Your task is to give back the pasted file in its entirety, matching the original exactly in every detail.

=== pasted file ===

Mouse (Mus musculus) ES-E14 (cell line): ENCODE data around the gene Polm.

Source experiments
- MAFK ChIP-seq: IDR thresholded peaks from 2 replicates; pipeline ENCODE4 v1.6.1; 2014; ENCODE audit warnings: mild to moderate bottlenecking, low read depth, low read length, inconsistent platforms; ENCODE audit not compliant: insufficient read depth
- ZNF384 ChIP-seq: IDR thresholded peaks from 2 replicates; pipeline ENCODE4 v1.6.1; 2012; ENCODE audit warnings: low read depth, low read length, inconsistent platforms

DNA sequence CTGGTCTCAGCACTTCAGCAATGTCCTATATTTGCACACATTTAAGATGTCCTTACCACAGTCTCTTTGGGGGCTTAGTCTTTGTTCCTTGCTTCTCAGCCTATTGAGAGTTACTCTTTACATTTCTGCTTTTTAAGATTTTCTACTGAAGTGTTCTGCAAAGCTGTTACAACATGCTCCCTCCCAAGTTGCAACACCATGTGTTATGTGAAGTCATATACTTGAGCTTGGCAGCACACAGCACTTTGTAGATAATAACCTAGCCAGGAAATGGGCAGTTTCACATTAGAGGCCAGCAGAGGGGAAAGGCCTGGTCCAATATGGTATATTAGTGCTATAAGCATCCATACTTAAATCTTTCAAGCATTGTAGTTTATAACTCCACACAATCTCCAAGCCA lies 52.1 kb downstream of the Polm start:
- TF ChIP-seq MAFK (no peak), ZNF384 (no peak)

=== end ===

Mouse (Mus musculus) ES-E14 (cell line): ENCODE data around the gene Polm.

Source experiments
- MAFK ChIP-seq: IDR thresholded peaks from 2 replicates; pipeline ENCODE4 v1.6.1; 2014; ENCODE audit warnings: mild to moderate bottlenecking, low read depth, low read length, inconsistent platforms; ENCODE audit not compliant: insufficient read depth
- ZNF384 ChIP-seq: IDR thresholded peaks from 2 replicates; pipeline ENCODE4 v1.6.1; 2012; ENCODE audit warnings: low read depth, low read length, inconsistent platforms

DNA sequence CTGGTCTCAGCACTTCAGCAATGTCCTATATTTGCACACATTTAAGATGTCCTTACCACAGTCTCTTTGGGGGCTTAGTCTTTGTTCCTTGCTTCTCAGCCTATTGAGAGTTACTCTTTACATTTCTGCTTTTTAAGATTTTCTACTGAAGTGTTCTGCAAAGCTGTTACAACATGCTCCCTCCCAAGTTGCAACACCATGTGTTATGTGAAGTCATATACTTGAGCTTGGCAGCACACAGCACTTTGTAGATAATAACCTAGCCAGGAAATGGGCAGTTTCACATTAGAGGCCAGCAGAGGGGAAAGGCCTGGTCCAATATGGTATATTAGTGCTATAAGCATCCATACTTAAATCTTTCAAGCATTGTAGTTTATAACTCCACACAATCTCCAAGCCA lies 52.1 kb downstream of the Polm start:
- TF ChIP-seq MAFK (no peak), ZNF384 (no peak)